COLUMBUS — A bipartisan panel of Ohio senators and representatives is ready to begin its final push to approve the state’s new congressional map, a complicated but important task that could determine who speaks for Ohioans in the U.S. House in Washington for the next decade.
The new Joint Committee on Congressional Redistricting has scheduled meetings Wednesday and Friday to hash out a compromise on three proposals for the new U.S. House boundaries that are moving through the Legislature. House Republicans, Senate Republicans and Senate Democrats all have laid out their own visions.
Under rules established by Ohio voters in 2018, the committee needs to hold two hearings before a vote can be taken. The deadline is Nov. 30, but legislative leaders had said they would like to complete the task sooner. If the two parties can’t agree, majority Republicans could approve a map without Democrats, but it would only hold for four years rather than 10.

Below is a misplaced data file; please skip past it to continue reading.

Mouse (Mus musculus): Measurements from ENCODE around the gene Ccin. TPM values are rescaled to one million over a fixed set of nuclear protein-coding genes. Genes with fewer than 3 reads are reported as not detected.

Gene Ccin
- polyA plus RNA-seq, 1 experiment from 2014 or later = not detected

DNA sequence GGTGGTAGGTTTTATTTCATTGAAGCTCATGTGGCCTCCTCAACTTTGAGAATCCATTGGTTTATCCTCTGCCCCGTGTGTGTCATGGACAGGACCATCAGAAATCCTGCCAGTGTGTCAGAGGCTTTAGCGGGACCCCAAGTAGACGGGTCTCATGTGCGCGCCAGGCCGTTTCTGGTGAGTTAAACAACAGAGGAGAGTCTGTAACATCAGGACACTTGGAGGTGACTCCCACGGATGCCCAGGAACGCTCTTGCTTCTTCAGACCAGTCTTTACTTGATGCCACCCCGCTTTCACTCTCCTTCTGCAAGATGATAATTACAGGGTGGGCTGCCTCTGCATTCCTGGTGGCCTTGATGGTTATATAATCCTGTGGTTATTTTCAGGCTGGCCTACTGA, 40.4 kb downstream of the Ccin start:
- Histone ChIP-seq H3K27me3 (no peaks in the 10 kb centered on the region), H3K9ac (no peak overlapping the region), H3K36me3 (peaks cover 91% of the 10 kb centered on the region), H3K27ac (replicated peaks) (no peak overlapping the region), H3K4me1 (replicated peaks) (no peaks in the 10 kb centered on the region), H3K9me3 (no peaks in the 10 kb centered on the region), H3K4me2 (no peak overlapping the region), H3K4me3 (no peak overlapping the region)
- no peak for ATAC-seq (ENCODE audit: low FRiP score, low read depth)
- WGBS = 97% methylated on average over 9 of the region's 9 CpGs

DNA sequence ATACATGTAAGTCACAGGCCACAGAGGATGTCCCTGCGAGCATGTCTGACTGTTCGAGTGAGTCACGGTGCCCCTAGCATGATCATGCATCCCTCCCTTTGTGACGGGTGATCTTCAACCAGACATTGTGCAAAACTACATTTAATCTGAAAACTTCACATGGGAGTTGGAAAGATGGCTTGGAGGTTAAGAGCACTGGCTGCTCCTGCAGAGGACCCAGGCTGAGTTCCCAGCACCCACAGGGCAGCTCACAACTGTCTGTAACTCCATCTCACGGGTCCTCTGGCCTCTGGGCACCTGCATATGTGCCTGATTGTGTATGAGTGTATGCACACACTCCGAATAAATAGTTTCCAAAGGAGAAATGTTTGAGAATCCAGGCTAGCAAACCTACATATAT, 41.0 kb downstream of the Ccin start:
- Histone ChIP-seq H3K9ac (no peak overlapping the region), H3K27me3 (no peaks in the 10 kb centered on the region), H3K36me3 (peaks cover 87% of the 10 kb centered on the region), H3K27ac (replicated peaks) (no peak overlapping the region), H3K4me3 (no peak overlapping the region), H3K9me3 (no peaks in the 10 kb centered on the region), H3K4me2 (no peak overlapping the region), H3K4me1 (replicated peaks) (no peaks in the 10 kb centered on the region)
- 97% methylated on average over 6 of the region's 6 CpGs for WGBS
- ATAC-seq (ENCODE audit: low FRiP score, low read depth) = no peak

States are required to redraw their congressional maps every 10 years to reflect updated U.S. Census figures. Due to lagging population, Ohio is losing one seat in the U.S. House — taking it from 16 to 15. That has factored into proposed maps that merge existing congressional districts, draw sitting U.S. House members out of districts and split and combine counties, cities and various pockets of political control in a host of ways.
Serving on the joint committee are: Sen. Theresa Gavarone and Rep. Shane Wilkin, chairs of their respective chambers’ government committees; Rep. Scott Oelslager, Sen. Rob McColley and Sen. Vernon Sykes, sponsors of various map proposals; and Rep. Beth Liston. All are Republicans, except Sykes and Liston, who are Democrats.